Daily Archives: May 16, 2007

Columbus Centre Tower Plans Scaled Back

Recently, the Miami City Commission rejected plans for the Columbus Centre Tower located on 15th Road and South Miami Avenue. Now, the developer, Nickel Goeseke, of Cervera Real Estate, has reduced the height of the proposed tower from 56 to 50 floors. The project’s construction is estimated to cost $490 million. The project will be on the May 24th agenda for the City Commission.

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Filed under Brickell Village

Buses, Taxis, Cars, and Bulldozers

When a city is undergoing a transformation involving billions of dollars in construction and millions of square feet in new residential and retail space, it’s normal to have bulldozers cut you off on the road.

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Collins Park Cultural Center is a Centerpiece for Development

Image: Setai

The Collins Cultural Center and Park will be comprised of the Bass Museum of Art, Miami Beach Library, Miami City Ballet, as well as a new beach front park. It sits at the north east edge of Miami Beach’s CANDO District (Cultural Arts Overlay District). The site of the CPCC is surrounded by new development: Parc Place, Rivage, The Residences at the W, Paradiso, and the Setai. Already, there is a Walgreens planned across from Paradiso. The CPCC falls into the City’s plans for the incorporation of art in public places by having outdoor art and sculptures on display:

  • A Perfect Place – by Jose Bedia
  • Me, Knife, Diamond, and Flower – by James Surls
  • Collins Park Title Project – by Cosmyk Images
  • War Giro – by Carlos Luna
  • Maze – by Brian Tolle
  • Bandshell – by Morris Lapidus
  • Fountain – by Carlos Alves

Image: View of the construction site for the W (foreground) and Paradiso (background)

The completion of the CPCC will coincide with the occupancy of all of the aforementioned projects except Setai, which is already occupied. The Zyscovich designed Parc Place is resting its name on it. The park will add another dimension to Miami Beach’s growing cultural fold. It will boost pedestrian traffic and retail activity in the area as well.

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Filed under BoB Articles, Miami Beach: SoFi, Miami Beach: South Beach

Buyer’s Notes: Miami Beach’s Affordable Housing Sector


Image: Nestled in between the Akoya and La Gorce Palace towers, the 49 year-old Casablanca Condominium is undergoing a 5.5 million dollar recertification.

Investing in affordable housing on Miami Beach is a tricky business. Although present throughout the beach, older and more affordable condominiums are predominately located from 40th street to about 70th street. This includes the Carriage House, Castle Beach Club, Alexander, Corinthian (1967), Casablanca (1948), Pavilion, All Seasons, Tower 41, Marlborough House (1963), and Maison Grande, to name a few. From 40th up towards 70th street, the area is filled with these types of condominiums.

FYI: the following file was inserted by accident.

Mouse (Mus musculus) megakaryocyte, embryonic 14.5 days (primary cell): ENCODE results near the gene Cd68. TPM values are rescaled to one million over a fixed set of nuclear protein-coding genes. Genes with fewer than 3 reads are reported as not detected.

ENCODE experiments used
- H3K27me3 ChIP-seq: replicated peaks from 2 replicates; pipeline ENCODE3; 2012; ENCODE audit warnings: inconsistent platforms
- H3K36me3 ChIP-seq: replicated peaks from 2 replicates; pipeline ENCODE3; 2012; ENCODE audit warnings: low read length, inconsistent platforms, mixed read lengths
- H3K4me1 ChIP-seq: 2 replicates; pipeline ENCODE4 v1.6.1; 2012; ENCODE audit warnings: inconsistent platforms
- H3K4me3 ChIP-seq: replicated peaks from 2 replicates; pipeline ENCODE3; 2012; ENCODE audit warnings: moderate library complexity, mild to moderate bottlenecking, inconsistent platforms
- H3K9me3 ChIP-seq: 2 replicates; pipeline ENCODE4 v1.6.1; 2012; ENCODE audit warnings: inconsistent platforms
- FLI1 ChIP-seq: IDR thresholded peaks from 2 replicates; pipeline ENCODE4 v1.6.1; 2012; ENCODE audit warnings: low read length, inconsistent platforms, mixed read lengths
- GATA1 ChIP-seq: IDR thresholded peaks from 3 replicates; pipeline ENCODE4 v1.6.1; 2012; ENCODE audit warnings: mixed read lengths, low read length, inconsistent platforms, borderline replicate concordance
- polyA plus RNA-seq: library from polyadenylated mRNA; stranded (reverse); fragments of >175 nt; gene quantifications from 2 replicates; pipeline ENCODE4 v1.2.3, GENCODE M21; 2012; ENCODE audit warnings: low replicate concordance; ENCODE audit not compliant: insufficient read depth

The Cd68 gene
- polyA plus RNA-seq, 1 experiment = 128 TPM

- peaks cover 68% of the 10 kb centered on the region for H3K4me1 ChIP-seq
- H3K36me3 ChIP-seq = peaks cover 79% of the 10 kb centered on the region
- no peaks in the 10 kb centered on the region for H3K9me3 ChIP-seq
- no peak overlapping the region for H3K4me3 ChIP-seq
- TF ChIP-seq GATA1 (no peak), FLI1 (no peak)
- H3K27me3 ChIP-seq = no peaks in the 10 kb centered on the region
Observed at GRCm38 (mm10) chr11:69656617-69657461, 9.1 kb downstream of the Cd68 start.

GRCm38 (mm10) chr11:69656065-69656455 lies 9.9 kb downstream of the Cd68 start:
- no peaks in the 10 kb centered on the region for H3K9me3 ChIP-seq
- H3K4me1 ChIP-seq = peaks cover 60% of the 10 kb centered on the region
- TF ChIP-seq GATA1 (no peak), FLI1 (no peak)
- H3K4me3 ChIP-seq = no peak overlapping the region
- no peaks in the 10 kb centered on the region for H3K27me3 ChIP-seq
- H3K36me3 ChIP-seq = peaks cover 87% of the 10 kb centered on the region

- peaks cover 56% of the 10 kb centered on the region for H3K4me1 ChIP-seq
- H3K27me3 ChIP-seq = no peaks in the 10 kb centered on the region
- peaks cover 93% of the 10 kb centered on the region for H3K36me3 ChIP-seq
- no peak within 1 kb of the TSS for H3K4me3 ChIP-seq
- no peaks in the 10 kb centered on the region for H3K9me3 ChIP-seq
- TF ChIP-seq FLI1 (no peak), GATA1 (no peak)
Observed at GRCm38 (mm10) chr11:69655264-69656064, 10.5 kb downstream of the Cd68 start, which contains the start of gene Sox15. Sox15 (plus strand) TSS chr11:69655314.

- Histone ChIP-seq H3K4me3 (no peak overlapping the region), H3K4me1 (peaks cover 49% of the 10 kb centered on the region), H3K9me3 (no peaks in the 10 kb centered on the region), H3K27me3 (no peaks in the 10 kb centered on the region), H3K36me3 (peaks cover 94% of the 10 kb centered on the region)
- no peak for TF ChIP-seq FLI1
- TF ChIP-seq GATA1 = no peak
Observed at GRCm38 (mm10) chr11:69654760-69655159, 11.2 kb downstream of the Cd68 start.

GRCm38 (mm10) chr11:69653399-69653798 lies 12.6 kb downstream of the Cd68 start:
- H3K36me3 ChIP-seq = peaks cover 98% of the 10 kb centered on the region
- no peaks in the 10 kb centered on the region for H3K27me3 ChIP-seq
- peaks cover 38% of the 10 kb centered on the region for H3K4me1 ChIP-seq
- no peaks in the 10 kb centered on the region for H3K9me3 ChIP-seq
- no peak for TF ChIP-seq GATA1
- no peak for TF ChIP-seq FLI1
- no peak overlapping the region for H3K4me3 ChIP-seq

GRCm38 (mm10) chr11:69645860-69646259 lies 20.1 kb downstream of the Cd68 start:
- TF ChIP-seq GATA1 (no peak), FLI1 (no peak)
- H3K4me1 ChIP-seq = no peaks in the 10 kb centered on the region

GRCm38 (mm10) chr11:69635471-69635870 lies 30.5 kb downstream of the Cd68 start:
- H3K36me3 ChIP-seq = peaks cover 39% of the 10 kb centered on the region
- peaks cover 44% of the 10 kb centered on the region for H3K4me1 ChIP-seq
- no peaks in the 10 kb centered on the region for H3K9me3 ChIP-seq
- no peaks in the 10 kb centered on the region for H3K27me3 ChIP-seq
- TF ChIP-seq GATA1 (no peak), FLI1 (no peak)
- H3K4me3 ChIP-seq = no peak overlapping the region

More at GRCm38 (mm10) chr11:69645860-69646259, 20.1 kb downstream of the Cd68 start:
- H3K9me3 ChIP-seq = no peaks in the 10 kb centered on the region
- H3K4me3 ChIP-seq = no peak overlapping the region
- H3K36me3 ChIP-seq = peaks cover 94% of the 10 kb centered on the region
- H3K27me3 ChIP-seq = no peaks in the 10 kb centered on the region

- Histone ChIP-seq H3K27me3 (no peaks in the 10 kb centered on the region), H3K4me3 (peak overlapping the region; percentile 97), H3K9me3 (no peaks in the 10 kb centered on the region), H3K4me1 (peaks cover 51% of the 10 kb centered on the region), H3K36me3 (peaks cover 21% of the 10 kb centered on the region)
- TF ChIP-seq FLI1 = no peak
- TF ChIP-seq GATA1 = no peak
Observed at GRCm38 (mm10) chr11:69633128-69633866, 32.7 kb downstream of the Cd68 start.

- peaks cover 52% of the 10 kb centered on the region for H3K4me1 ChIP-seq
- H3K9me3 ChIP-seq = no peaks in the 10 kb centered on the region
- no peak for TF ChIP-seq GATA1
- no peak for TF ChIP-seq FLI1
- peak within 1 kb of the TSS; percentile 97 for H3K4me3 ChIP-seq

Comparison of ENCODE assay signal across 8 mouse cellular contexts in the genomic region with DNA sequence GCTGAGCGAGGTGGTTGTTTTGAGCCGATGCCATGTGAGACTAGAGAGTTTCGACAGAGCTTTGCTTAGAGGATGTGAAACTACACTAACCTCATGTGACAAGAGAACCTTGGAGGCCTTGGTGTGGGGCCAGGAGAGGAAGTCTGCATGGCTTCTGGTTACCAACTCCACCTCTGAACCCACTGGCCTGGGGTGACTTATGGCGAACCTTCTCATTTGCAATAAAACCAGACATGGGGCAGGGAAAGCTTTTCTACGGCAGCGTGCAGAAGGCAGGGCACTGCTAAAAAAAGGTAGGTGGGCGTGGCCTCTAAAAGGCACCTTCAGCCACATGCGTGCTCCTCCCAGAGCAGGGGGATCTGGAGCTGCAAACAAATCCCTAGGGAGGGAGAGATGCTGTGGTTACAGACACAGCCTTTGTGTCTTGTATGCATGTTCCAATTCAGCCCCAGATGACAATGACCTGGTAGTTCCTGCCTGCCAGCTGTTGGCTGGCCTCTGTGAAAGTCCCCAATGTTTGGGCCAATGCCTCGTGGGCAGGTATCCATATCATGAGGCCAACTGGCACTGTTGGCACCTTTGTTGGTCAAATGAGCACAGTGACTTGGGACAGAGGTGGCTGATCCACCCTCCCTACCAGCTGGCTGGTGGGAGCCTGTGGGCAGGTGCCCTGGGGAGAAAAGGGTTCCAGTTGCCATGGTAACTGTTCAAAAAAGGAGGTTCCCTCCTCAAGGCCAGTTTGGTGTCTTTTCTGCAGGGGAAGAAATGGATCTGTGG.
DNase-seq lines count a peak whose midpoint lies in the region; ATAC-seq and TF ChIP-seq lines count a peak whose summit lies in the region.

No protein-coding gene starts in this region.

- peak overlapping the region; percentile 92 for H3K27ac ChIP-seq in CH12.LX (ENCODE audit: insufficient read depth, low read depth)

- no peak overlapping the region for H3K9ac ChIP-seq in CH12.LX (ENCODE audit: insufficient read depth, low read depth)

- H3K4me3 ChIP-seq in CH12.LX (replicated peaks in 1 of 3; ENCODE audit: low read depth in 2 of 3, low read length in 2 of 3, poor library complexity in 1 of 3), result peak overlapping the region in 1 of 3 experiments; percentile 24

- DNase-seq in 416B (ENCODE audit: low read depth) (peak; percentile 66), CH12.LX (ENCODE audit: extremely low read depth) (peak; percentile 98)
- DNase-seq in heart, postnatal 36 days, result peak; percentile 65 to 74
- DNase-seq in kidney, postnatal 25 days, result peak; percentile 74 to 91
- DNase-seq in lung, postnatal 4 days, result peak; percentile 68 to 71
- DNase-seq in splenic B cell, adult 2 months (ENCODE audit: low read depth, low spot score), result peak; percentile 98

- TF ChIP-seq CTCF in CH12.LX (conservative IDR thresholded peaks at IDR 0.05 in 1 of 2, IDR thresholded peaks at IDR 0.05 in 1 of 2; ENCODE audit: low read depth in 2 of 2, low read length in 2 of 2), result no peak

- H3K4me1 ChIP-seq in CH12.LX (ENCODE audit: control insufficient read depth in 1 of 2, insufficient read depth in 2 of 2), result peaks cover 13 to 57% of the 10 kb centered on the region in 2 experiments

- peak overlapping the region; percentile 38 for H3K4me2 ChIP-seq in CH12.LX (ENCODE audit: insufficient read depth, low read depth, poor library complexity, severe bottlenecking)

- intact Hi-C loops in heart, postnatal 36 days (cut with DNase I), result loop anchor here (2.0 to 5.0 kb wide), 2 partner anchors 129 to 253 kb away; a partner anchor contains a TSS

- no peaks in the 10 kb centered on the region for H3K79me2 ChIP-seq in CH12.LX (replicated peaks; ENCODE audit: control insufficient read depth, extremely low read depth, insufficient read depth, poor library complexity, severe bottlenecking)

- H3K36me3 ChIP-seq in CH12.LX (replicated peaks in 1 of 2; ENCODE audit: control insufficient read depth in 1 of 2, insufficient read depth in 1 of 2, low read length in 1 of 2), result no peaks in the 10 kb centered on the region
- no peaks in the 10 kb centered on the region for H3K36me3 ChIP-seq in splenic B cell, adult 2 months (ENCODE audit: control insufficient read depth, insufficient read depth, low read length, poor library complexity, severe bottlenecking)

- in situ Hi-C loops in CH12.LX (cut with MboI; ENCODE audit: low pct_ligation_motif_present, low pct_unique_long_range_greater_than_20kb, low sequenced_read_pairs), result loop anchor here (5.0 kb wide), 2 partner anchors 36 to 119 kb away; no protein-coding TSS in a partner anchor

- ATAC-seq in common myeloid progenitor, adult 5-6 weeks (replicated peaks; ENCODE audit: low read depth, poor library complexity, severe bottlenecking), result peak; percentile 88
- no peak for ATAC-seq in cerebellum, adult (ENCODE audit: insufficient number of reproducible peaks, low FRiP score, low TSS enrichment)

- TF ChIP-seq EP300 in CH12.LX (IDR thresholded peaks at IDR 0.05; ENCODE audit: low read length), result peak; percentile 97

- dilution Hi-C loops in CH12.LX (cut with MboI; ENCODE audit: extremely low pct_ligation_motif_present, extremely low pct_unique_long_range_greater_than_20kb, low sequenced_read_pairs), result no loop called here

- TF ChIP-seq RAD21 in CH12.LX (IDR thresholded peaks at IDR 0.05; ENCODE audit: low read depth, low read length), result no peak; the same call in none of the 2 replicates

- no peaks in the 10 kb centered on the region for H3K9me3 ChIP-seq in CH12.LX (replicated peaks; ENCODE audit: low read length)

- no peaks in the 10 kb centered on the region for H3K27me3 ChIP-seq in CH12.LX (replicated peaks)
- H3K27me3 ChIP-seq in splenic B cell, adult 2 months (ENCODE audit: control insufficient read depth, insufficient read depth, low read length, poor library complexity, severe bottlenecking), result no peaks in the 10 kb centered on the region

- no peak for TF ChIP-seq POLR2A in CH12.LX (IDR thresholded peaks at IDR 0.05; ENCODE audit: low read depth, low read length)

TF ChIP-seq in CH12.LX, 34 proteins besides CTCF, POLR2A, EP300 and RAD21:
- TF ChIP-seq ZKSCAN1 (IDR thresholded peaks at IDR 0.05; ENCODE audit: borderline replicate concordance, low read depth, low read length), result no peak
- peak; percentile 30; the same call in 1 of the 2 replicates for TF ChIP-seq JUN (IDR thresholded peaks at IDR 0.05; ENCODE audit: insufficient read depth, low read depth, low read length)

These buildings all have something in common. They are either past due on the required 40 year re-certification or due for one soon. This is critical for a buyer. A 40 year re-certification involves addressing all life safety, mechanical, structural, and electrical issues the building may have. In some cases, these buildings require millions in construction to get them re-certified.

Not having the 40-year re-certification means the city can condemn the building as it did the Castle Beach Club. The Castle Beach Club remains closed and unit owners footing a $25 million bill for necessary re-certification repairs.

Due to the high cost, risk, and inconvenience of the 40-year re-certification process, it is better to buy in a building that has been re-certified.

There are ways to minimize the risk of this type of purchase:

  • Your Realtor should have the seller provide you with the minutes of the Board of Directors meetings. Reviewing minutes can also reveal litigation against the Association that a buyer would inherit, the state of political affairs in the building, and any pending projects that may result in special assessments.
  • Request a copy of the budget. This will tell you if the reserves are being funded–again, another way of preventing a special assessment.
  • Contact the City of Miami Beach’s Building Department. They can provide information regarding the status of the 40-year re-certification as well as an inspection and violation history.

If an older condominium has been re-certified, has well-funded reserves, no litigation, and a relatively stable Board, it may represent a low cost investment and high value potential.

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Filed under BoB Articles, BoB Series: Buyer's Notes, Miami Beach: SoFi, Miami Beach: South Beach